FIGHT-FLIGHT-FREEZE: how do you react in times of stress?
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When You Act and Regret it afterwards (Fight-Flight-Freeze)
Ever did something and regretted it afterwards? Wondering why you acted as if you were beside yourself?
In this blog you find a real life story, a 2 minutes video, a 1 page checklist; 5 tips and the link for a free call.
Is fighting or a flight wrong?
No of course not! It can be effective.
BUT in times of stress people can show pretty nasty behavior they consciously disapprove or feel embarrassed about afterwards. When you are in survival mode you can act in a way that is painful, damaging or counterproductive for yourself as well as for others.
Wouldn’t it be nice to be able to behave calm and resilient in any circumstance?
Recently Tamara contacted me. She was desperate and didn’t know what to do…
Tamara was spending her 6 week’s holidays with her sister. Lately – with the isolation measures due to COVID19 – the tension between the two sisters became unbearable for Tamara. Although normally she is a great communicator, now she could not handle this situation. “I don’t know any more what to do.”
With the help of a checklist with examples of everyday non-effective behavior in fight, flight or freeze mode Tamara immediately recognized her behavior in the ‘fight’ mode. But, she said, “this so not like me”.
(click here for pdf FIGHT-FLIGHT-FREEZE BEHAVIORS)
The fight and flight response was first described by the American physiologist Walter Cannon (1871 –1945). He found a chain of rapidly occurring chemical reactions in animal’s body’s that helped mobilize the fight or flight resources to deal effectively with threatening circumstances.
Animals still have this natural ability to recover from acute danger. Watch this video (2 minutes) that shows how a polar bear discharges a traumatic event. It literally shakes it off to release the stress and prevent the memory to be locked in the body
The signal of a potential danger can help you cope effectively with the threat. In everyday life however, most people are not aware how often they get triggered. The natural coping capability gets activated too often and the ability to recover is lost.
An email that needs an answer, frustration you can’t put into words, a challenging task, a conflict with a friend, a pressing deadline, an unreturned phone call… it can all prompt the fight, flight or freeze response.
There is an entanglement of the mind’s meaning making process and the body’s response. Whenever you perceive a mental, emotional or physical threat you are unable to digest at the time it occurs, a trigger gets engraved in the subconscious mind: the body keeps the score. The stress gets locked in the body and it damages the immune system.
In the human brain this fight, flight and freeze response is located in the oldest part of the brain, the brain stem (reptilian brain).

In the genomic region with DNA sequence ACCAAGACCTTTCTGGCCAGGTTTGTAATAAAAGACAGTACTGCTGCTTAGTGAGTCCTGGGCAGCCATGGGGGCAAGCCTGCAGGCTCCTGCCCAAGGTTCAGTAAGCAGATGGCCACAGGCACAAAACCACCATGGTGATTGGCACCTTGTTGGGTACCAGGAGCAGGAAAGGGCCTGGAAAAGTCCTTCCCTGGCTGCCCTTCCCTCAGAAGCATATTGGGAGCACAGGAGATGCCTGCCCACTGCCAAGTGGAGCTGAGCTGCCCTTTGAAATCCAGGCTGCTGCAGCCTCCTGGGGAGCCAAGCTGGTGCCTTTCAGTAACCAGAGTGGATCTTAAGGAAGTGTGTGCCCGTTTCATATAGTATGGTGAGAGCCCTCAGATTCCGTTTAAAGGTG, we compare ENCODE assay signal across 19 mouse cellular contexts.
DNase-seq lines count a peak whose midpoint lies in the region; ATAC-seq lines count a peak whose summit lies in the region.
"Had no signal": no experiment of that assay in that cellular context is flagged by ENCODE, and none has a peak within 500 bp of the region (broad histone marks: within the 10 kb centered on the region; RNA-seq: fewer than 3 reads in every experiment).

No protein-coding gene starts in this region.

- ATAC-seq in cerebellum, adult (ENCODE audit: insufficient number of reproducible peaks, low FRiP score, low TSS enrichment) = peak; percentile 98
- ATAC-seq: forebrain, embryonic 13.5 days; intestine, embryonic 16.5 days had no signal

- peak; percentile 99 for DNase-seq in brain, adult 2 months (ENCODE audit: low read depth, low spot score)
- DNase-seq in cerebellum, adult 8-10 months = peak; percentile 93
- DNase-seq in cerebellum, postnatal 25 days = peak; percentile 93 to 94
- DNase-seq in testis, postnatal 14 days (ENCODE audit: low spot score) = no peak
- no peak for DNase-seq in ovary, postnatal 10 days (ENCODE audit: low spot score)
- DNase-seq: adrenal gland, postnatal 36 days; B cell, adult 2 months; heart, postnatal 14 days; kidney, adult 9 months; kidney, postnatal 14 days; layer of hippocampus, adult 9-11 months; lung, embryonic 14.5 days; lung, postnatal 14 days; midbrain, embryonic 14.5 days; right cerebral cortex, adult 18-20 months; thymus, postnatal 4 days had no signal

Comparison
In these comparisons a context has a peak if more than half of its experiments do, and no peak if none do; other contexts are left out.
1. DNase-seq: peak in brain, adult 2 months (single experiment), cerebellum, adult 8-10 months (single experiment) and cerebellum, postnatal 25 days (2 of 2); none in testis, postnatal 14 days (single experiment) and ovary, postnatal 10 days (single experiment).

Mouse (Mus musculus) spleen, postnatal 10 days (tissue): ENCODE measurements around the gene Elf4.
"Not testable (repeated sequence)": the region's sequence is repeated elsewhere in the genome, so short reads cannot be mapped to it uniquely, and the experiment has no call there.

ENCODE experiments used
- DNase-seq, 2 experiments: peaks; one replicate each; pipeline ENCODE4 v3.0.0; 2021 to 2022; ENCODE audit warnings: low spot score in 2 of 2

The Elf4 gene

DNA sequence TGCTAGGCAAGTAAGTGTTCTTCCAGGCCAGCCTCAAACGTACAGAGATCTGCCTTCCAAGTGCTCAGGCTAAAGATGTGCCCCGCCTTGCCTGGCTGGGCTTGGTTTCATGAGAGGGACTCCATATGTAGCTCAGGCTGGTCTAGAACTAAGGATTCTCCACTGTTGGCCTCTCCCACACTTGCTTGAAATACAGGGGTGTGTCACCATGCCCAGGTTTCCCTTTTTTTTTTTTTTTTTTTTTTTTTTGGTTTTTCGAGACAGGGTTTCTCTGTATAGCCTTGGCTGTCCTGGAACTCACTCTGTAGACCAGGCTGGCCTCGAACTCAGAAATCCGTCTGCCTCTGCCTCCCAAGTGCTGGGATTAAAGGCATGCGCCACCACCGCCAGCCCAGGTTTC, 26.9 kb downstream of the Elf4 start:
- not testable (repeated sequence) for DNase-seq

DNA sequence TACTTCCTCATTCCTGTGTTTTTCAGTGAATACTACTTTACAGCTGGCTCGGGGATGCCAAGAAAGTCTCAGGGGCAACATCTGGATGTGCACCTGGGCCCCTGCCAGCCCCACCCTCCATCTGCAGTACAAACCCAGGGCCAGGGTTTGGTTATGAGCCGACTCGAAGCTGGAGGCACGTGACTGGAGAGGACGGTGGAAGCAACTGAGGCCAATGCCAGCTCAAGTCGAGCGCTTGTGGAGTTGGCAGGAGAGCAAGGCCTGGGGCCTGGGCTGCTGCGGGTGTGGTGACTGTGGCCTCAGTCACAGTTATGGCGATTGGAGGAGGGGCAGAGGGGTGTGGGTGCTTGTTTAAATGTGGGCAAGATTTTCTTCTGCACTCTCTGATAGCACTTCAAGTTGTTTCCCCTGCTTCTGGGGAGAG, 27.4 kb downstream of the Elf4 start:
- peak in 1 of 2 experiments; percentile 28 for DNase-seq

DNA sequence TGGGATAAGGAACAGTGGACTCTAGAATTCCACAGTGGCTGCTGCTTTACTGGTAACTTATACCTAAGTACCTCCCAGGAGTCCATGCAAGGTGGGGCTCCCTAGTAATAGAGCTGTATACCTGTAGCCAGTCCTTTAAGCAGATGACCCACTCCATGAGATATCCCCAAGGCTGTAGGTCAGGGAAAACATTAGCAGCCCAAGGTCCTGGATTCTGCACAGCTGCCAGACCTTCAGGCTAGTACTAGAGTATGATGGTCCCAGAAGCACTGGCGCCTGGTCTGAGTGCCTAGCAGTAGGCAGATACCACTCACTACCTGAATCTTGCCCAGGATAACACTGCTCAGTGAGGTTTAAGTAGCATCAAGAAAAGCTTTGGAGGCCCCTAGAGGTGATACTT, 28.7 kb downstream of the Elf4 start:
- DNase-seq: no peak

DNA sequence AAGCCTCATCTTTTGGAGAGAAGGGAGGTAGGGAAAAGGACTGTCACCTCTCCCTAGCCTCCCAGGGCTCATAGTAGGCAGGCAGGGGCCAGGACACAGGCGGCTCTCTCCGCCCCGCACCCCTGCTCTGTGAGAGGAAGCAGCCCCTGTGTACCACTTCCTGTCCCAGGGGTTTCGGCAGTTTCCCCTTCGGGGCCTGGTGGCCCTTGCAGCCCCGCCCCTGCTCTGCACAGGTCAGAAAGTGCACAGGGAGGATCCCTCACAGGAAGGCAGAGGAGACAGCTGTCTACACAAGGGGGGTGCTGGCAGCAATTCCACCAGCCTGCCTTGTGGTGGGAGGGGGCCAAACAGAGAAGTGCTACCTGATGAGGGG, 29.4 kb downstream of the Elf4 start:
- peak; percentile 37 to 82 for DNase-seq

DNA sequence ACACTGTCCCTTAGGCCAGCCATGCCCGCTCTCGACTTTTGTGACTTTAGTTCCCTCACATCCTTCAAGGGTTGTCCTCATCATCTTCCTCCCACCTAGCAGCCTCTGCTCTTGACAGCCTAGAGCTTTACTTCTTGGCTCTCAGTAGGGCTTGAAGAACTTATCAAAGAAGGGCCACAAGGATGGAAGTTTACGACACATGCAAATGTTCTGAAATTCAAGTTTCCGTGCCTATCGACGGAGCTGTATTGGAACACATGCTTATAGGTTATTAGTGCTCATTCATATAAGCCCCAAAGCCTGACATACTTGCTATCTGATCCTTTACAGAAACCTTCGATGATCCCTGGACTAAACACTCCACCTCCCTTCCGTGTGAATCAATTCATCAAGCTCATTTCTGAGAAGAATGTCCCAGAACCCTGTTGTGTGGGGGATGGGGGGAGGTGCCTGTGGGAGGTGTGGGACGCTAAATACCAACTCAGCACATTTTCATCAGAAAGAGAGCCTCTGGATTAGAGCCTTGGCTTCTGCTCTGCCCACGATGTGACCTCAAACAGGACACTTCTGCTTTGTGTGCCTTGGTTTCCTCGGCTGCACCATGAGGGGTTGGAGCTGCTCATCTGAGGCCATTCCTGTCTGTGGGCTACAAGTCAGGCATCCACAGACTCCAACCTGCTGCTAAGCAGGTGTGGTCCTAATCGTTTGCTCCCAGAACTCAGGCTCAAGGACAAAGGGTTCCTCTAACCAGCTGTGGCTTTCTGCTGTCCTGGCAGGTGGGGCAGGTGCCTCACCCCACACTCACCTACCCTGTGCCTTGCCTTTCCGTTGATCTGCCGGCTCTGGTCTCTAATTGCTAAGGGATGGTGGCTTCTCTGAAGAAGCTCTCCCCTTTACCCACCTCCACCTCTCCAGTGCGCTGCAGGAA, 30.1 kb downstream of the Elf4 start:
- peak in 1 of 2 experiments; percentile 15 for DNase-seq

If you are triggered by a perceived threat, the amygdala takes over. It is the brain’s immediate warning system that picks up a perceived threat triggered by what you hear, see, smell, experience. Even before your prefrontal cortex (the thinking brain) can evaluate the situation, the amygdala prompts the release of hormones into the blood stream.
Three major stress hormones play their role in the chemical process of the acute stress chain reaction (adrenalin, cortisol and noradrenalin). This physical process works automatically, outside our conscious awareness.
While the blood is sent to the arms and legs, the organs are deprived from energy which weakens the immune system.
At the same time the prefrontal cortex literally shuts down. You become incapable of making reflective and effective choices. Thinking clearly is blocked and effectively coping with emotions is lost. Instead, we react in ways we regret afterwards.
Because the body and the subconscious mind can’t make a distinction between a real threat or an imagined threat we find ourselves too often in stress or survival mode!
What about Tamara?
First we neutralized the feeling and the bodily sensation (the somatic imprint) related to this issue. Suddenly in her mind’s eye she saw how their parents were always comparing the two girls. That was so painful!
Tamara was surprised these old images and feelings emerged to the surface. Yet it made sense.
Suddenly her shoulders relaxed (since she was a child she habitually tensed her shoulders).
Next – in the new whole-brain state – she integrated an uplifting belief: “Whatever my sister does or says, I calmly express myself”.
A few days ago she told me how she is able to remain calm with her sister. Also her sister seems more relaxed! Tamara even started a sister-conversation. It was surprisingly easy.
For the transformation we used PSYCH-K. An easy, rapid and effective whole-brain approach for changing beliefs in the subconscious mind.
Now what? What can you DO? 5 tips and some help
- Observe how you re-act in a stressful situation.
- Consult the checklist (link) with everyday examples of Fight-Flight-Freeze behavior.
- Practice Self-compassion (no blaming or shaming, no judgement)
- Use whatever method works for you to release the emotion that is still in the cellular memory of your body. Ask yourself – How do I want to behave instead?
- Use the method you are familiar with to integrate the new behavior or book a PSYCH-K session with me.
You want some assistance to step out of the survival mode?
Contact me to release emotional blocks and change limiting beliefs: [email protected]
You can also immediately Book an individual empowerment session
First have a chat? Submit a request for a free 20 minutes discovery call.
Let’s work together!
“I lived in a state of fight or flight for so long! Only now I realize how energy draining that was” Leen